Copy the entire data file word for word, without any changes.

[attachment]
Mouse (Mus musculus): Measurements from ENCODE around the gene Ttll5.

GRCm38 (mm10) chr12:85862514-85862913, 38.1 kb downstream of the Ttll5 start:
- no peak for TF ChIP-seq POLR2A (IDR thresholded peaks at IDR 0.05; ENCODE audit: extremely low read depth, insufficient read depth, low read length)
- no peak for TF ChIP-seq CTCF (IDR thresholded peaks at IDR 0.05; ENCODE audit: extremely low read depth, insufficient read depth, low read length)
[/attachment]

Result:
Mouse (Mus musculus): Measurements from ENCODE around the gene Ttll5.

GRCm38 (mm10) chr12:85862514-85862913, 38.1 kb downstream of the Ttll5 start:
- no peak for TF ChIP-seq POLR2A (IDR thresholded peaks at IDR 0.05; ENCODE audit: extremely low read depth, insufficient read depth, low read length)
- no peak for TF ChIP-seq CTCF (IDR thresholded peaks at IDR 0.05; ENCODE audit: extremely low read depth, insufficient read depth, low read length)